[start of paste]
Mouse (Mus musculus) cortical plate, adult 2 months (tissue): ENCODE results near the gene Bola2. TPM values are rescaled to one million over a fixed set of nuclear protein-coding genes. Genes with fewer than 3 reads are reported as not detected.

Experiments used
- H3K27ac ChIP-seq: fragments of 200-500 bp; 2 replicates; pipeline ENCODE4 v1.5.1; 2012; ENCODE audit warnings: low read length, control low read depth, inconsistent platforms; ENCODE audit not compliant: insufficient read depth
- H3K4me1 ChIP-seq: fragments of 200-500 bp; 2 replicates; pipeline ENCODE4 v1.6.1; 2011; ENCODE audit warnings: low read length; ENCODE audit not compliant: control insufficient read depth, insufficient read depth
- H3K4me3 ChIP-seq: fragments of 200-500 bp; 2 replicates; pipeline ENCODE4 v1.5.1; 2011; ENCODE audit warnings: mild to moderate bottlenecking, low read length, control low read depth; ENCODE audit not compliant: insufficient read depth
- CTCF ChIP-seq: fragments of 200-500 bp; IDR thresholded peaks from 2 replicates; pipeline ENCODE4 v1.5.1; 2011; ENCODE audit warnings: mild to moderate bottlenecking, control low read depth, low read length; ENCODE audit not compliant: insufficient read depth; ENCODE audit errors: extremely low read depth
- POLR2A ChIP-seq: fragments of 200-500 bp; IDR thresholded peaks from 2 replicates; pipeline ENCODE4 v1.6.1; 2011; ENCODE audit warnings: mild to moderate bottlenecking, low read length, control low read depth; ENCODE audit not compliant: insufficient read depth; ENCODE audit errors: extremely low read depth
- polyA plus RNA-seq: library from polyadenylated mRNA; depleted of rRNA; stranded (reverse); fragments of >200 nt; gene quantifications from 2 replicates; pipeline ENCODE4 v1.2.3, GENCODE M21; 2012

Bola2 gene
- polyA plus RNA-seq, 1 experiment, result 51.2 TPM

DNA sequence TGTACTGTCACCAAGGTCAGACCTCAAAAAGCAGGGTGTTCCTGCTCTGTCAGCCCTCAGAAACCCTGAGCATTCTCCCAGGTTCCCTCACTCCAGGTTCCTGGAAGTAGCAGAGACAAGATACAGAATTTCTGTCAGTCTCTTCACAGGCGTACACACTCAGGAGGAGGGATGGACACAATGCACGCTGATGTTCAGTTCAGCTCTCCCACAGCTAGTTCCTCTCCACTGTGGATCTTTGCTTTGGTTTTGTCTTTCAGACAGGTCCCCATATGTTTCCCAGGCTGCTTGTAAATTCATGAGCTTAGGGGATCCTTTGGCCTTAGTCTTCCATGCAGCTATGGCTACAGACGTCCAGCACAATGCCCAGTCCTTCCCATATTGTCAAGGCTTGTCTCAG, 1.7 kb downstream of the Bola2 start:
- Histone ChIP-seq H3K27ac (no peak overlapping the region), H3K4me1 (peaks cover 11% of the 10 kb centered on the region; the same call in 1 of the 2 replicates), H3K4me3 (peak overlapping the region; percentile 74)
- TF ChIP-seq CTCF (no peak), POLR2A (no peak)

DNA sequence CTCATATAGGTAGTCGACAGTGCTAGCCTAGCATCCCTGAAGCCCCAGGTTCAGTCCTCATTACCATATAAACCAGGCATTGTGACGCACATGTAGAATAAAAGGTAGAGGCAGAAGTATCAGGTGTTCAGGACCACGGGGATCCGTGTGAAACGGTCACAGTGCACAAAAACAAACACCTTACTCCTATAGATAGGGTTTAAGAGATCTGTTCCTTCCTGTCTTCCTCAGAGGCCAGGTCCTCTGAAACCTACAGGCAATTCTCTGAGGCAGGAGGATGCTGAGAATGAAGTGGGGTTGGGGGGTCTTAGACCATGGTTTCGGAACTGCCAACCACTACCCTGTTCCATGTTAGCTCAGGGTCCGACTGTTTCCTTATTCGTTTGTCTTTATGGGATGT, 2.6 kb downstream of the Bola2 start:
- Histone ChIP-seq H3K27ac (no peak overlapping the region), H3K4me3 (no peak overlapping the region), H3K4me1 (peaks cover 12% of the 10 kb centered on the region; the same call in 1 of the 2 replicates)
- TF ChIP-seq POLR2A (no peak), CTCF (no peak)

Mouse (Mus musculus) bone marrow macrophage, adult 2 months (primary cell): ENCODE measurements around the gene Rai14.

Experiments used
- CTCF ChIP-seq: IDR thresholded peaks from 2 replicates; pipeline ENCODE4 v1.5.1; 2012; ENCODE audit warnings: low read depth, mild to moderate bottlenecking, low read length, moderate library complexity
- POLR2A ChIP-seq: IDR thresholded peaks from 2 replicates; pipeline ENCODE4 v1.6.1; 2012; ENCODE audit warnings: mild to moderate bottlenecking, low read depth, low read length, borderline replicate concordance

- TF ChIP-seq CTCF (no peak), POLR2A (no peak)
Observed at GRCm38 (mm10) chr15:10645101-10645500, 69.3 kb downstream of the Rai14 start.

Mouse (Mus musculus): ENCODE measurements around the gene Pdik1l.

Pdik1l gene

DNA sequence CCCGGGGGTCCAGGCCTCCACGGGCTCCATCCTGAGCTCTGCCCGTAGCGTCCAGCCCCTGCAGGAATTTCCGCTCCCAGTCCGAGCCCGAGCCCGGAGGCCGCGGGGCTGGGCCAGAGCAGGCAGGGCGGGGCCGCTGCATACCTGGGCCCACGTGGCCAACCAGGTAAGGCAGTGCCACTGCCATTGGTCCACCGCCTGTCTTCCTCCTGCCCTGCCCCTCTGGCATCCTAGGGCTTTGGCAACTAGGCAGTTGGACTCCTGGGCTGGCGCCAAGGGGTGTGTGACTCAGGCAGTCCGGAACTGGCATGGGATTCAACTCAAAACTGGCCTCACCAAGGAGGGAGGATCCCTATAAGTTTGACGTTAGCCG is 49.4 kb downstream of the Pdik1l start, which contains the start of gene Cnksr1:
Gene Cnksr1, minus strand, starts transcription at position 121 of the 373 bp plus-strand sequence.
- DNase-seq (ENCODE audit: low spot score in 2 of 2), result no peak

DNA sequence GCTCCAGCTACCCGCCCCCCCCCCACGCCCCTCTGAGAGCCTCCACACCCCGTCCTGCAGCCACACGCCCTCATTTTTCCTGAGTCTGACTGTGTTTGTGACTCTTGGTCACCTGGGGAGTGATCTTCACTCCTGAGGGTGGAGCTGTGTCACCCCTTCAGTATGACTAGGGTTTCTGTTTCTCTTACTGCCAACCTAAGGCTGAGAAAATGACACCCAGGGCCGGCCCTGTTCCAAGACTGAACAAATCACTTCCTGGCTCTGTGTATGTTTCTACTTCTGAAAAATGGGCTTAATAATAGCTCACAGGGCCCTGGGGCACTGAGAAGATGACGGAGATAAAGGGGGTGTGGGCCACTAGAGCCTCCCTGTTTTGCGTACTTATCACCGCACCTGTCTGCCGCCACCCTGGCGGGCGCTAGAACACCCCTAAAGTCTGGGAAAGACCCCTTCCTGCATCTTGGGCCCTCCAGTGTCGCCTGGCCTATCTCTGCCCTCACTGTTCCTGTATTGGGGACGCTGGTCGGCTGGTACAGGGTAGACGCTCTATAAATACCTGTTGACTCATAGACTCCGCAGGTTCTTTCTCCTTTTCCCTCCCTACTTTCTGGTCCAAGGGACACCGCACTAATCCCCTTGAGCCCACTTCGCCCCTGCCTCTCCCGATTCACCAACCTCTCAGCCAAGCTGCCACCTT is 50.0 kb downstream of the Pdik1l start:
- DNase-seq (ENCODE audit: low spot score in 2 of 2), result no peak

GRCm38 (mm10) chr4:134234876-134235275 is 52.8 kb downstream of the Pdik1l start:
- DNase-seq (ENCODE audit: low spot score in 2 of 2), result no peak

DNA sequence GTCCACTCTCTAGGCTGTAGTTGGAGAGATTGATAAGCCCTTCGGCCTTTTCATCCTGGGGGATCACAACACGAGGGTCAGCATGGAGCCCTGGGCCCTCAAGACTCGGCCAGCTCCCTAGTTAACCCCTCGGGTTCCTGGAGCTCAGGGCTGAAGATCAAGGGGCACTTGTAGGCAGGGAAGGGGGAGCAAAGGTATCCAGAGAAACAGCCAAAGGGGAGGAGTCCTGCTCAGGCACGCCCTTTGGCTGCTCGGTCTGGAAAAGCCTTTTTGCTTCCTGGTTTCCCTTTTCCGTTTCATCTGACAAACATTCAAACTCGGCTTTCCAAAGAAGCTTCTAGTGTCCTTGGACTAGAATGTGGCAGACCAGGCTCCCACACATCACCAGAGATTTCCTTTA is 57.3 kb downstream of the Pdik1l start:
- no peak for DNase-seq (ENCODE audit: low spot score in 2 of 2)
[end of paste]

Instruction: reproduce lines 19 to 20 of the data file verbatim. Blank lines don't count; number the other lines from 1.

- CTCF ChIP-seq: IDR thresholded peaks from 2 replicates; pipeline ENCODE4 v1.5.1; 2012; ENCODE audit warnings: low read depth, mild to moderate bottlenecking, low read length, moderate library complexity
- POLR2A ChIP-seq: IDR thresholded peaks from 2 replicates; pipeline ENCODE4 v1.6.1; 2012; ENCODE audit warnings: mild to moderate bottlenecking, low read depth, low read length, borderline replicate concordance